I have spent the last three and a half years as chairperson of St. Joseph's Cathedral Parish Council, overseeing the $3.5 million conversion to electric hot water heating of the cathedral and parish rectory.

I am running for council because I feel the people of Fort Smith need a clear path to council with their concerns. I have nothing to prove. I live by Mother Teresa's words: "anyway." If I do something for the good of the town and people complain about it, I will do it anyway.

My priorities if elected are:

  • Attempt to ensure that every action of council is for the good of the town and its people.
  • The availability of available rental properties for the people.  
  • Upgrades to the cemetery with the addition of a columbarium for ashes.

The upgrades to the garbage disposal area with the addition of a recycling area and a compost facility.
People should vote for me because I will work for their good, not my own.

Chris Westwell

(Kirsten Murphy/CBC)
I have been a resident of Fort Smith for over 15 years. I moved here when I was 20 to work as an "IT guy" at Cascade Computers. I have been employed as an "IT guy" at Aurora College for the last 10 years.

I successfully ran for council in 2009 and 2012. I served 2 consecutive terms, then in 2015, took a break and didn't run so I could focus on starting a family. During my time on council, I was chair of the Corporate Services Committee and was the representative on the Fort Smith Housing authority, Northern life museum, and sustainable development advisory board. I have served on the Union of Northern Workers Local 12 executive, representing the employees of Aurora College in Fort Smith for the last nine years; I am currently serving as President.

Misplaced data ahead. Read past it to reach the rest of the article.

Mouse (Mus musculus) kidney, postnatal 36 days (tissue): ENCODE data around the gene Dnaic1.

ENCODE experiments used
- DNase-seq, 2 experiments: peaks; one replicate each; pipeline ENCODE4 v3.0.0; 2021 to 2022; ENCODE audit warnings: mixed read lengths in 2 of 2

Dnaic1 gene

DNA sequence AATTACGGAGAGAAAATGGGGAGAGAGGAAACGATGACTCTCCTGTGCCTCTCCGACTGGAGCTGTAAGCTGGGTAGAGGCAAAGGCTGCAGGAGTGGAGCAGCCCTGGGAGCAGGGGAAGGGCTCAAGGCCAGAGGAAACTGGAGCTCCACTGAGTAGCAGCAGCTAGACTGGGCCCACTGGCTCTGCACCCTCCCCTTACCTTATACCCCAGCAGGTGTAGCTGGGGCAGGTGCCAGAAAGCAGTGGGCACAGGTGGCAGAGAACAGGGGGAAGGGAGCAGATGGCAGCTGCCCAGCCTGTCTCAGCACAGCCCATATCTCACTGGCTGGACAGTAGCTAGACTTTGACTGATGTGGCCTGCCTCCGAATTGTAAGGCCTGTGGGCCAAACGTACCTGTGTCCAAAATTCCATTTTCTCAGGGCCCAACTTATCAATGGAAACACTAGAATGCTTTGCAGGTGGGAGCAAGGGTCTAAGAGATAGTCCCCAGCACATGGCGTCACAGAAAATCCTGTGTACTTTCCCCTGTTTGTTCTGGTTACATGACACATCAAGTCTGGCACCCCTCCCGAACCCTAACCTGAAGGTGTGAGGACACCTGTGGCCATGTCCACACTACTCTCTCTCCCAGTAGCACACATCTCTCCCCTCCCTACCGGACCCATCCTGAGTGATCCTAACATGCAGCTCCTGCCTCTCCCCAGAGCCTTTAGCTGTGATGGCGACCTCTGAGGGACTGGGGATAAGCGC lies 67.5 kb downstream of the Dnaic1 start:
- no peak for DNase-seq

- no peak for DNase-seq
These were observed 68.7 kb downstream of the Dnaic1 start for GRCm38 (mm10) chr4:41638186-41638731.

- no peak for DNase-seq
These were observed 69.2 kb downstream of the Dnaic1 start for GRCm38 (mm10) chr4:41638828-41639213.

I love politics, discussion and debate. I consider serving the public and ensuring you are an informed and engaged citizen an important pillar of a healthy community, healthy country and healthy democracy. I love the work, and the opportunity you have to positively affect the day-to-day lives of people in my community.

My priorities as a counselor are to listen to my constituents and seek their feedback and input on important matters. Do my homework, know my subject matter and ensure I am making informed and educated decisions. More singular priorities would be to see follow through on implementation of the waste management plan that I have been working with the Town of Fort Smith on for a number of years. Additionally, I would like to revisit and review existing bylaws with a goal of ensuring that Fort Smith has fair and attractive taxation, bylaws and zoning.

Why should people tick my name on election day? I am ready to work for them.

Kevin Campbell, Chris DeWolf, Al Dumont, Gerard Fradsham, Keith Hartery, Ron Holtorf, Bob McArthur, Ann Pischinger, and Kevin Smith are also running for council, though they have not yet sent responses to CBC.